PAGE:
Why is Mother’s Day so hard?

I just spent the most lovely Sunday connecting with my daughter over chocolate croissants and pedicures, and spending time on a walk and at dinner with my parents and my sister’s family. There was laughter, good connection and plentiful delicious food. I really have no complaints at all about how the day actually went.

And yet, if I’m totally honest, I was just a little sad all day.

What is it about Mother’s day that causes an otherwise perfect day to leave me feeling empty and deflated?

I spent years as an adult celebrating Mother’s day when I wasn’t yet a mother. We’d celebrate my Mom and my older Sister and honor them for all the hard work they put in as mothers every day. The husbands and I would try to prepare the perfect meal, give the most beautiful flowers, or somehow convey the great appreciation and admiration we had for them and their hard work and sacrifice.

But somehow, no matter what, it never felt like enough.

Nothing we could whip up or say or do could actually convey the magnitude of the gratitude we felt. And Mother’s Day is full of unspoken expectations. It’s impossible to delight and surprise when you’re up against invisible but real expectations.

Plus all the while, on top of the “not enough-ness” I felt in terms of my effort to please, I was simultaneously covering up my “less than” feelings because I wasn’t a mother myself. (Even during the years when I didn’t think I even wanted to be a mother, those feelings were there.)

Now, I am so grateful to be a mother myself, and cannot imagine it any other way.

But still, Mother’s day is hard.

First of all, I’m a single mother, so Mother’s Day brings to mind images of husbands and partners serving breakfast in bed, with sweet notes, and lots of snuggles and togetherness that a conventional family living together can create. I can’t help but imagine all the fun that “real” families are having celebrating the Mother in the house, all things I’m missing out on.

As a deeply empathic person, I know I also absorb some of the collective sadness that’s out there. I feel for everyone who can’t celebrate Mother’s day authentically because of the pain it evokes.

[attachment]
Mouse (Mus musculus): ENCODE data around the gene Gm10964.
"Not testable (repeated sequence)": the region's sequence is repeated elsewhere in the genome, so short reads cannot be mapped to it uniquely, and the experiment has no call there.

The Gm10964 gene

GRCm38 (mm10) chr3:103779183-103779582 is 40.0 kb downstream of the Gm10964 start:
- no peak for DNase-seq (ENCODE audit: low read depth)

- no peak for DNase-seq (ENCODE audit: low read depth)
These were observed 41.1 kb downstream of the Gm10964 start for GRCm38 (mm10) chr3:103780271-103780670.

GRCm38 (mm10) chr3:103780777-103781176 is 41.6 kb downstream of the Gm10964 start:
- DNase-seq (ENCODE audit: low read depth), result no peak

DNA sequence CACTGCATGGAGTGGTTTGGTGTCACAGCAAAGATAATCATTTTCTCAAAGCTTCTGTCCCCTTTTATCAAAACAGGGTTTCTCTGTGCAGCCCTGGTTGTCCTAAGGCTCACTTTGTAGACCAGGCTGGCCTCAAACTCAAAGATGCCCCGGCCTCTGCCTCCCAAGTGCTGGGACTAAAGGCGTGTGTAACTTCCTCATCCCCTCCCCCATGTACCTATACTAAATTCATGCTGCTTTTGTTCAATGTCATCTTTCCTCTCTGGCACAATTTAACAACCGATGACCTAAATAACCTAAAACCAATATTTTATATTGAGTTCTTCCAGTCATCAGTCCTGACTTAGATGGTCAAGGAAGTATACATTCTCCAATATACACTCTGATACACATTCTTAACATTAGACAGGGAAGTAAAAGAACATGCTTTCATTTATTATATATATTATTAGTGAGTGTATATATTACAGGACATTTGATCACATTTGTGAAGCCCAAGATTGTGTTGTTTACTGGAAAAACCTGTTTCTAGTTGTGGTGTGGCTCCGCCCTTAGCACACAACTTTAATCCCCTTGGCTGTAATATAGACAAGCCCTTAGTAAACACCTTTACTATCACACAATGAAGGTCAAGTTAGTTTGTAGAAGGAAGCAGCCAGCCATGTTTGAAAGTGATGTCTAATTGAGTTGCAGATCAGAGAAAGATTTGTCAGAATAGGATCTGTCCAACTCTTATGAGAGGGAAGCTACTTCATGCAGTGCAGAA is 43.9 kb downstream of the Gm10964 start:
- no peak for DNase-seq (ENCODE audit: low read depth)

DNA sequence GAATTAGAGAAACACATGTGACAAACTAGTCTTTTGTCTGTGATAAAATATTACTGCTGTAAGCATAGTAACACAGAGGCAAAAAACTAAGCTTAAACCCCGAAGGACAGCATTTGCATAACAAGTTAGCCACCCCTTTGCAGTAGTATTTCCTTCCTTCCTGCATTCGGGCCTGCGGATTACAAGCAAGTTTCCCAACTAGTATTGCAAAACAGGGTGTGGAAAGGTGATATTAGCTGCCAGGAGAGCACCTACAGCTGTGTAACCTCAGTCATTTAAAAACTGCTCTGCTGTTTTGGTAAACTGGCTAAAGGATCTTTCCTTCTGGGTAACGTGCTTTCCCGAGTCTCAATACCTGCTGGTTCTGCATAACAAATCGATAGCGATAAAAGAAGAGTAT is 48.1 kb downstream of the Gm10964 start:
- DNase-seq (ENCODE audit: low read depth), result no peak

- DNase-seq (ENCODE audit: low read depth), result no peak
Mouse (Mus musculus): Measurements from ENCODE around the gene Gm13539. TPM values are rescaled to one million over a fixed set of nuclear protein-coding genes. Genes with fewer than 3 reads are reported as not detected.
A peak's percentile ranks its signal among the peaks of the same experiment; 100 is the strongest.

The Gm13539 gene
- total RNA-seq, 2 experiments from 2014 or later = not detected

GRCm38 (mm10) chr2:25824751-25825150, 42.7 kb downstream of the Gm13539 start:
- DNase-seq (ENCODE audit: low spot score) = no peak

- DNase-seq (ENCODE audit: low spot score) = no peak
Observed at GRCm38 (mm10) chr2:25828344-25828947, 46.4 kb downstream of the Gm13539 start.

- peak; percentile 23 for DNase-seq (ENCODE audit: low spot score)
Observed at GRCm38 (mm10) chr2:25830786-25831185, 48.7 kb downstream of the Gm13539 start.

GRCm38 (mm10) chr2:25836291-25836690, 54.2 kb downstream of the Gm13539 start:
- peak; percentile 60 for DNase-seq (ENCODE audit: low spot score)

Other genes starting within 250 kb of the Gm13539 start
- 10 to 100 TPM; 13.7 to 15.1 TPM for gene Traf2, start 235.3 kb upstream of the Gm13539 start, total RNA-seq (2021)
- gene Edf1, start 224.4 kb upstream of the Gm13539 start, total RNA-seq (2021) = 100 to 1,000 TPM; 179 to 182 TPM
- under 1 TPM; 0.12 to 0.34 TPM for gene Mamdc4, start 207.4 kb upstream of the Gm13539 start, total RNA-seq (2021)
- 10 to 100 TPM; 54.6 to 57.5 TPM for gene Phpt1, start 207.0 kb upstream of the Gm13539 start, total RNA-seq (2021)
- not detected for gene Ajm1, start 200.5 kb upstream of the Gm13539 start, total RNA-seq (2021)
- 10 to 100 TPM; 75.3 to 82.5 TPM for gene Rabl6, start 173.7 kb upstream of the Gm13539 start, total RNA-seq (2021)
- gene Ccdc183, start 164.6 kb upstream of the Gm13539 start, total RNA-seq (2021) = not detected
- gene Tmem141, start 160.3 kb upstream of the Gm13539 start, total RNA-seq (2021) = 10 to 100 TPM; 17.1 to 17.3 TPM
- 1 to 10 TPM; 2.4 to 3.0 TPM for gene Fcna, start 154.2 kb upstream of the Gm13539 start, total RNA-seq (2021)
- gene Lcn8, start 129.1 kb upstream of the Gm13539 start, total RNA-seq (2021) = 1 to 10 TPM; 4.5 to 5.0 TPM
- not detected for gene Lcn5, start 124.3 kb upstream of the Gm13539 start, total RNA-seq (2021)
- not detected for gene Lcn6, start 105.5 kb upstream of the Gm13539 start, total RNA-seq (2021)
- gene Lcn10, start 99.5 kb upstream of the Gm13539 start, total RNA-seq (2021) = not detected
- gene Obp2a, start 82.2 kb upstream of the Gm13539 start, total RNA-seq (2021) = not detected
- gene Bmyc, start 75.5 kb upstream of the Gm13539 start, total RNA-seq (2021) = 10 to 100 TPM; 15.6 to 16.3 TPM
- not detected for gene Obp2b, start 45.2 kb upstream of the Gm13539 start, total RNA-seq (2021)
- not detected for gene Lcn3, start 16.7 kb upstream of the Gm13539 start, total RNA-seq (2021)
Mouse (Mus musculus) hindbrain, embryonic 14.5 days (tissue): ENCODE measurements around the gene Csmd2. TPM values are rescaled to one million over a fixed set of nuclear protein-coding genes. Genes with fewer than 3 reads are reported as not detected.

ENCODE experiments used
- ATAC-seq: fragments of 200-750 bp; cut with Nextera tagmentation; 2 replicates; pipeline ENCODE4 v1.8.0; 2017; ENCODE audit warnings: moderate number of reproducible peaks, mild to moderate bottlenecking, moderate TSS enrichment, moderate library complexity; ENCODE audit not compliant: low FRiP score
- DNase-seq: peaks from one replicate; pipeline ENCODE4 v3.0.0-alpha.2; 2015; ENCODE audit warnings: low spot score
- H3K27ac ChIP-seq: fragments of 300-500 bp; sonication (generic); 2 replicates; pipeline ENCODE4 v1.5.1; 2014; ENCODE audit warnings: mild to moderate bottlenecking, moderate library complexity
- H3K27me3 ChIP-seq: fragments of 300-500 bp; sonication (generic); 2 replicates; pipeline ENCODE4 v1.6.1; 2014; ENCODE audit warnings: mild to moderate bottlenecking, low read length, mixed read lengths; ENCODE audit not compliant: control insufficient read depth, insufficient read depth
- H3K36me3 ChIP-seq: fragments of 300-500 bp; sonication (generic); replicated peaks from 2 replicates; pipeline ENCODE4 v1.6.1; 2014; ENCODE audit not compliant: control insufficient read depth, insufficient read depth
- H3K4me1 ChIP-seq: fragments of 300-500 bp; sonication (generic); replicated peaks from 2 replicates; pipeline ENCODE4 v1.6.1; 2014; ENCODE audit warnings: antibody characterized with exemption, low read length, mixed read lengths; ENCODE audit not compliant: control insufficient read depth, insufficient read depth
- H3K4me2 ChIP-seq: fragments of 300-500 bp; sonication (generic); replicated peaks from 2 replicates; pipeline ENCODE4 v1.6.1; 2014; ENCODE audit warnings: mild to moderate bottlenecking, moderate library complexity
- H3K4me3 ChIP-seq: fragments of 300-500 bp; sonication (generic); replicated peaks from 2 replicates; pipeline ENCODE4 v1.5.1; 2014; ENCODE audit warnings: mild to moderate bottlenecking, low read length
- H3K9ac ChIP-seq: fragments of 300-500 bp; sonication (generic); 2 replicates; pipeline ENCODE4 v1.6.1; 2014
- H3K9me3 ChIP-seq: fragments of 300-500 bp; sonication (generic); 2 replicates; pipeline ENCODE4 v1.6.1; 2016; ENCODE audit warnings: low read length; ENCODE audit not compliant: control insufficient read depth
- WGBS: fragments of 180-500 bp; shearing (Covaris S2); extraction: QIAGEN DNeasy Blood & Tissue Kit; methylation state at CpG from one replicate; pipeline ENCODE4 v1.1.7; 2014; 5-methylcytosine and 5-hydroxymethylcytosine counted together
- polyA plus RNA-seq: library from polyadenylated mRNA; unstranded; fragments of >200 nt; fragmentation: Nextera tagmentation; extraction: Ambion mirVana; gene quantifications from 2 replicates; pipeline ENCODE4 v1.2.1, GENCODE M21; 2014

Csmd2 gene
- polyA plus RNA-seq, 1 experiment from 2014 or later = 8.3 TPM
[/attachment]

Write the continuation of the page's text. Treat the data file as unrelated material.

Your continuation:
• I feel for the people who haven’t healed from conflicted or troubled relationships with their own mothers
  • I feel for the women who are struggling to conceive and want so badly to be mothers, yet it’s just out of reach for them presently.
  • I feel for the women who wanted to become mothers but weren’t able to
  • I feel for the women who have chosen not to become mothers, but feel judged by society for their choice
  • I feel for the Mothers who have lost a child or children
  • I feel for anyone who has lost their Mother…
  • I feel for anyone comparing their own lives and mothering to the “perfect” mother

The list goes on….

I woke up in the middle of the night (after Mother’s Day) and was still mulling over in my head what had made the day feel heavy. I put my hand on my heart and allowed myself to feel the sadness there. It wasn’t until writing about this today that I actually started to give myself what I needed to shift my own feelings about the day.

Slowing down

As always, it took the magic medicine of quiet space, and time away from my over-thinking and comparing mind to slowly tune into what I was really feeling in my heart.

I slowed down enough to notice that the voices telling me “you’re not enough” and  “it could have been better” etc. were not my voice.

I listened to hear the truth: that I’m not alone and that life isn’t perfect for anyone. And, as it often does when I shift my perspective this way, I felt gratitude well up from a deeper place.

Gratitude for my life exactly as it is. And gratitude for a Mother’s day that was perfect just as it was, sadness and all.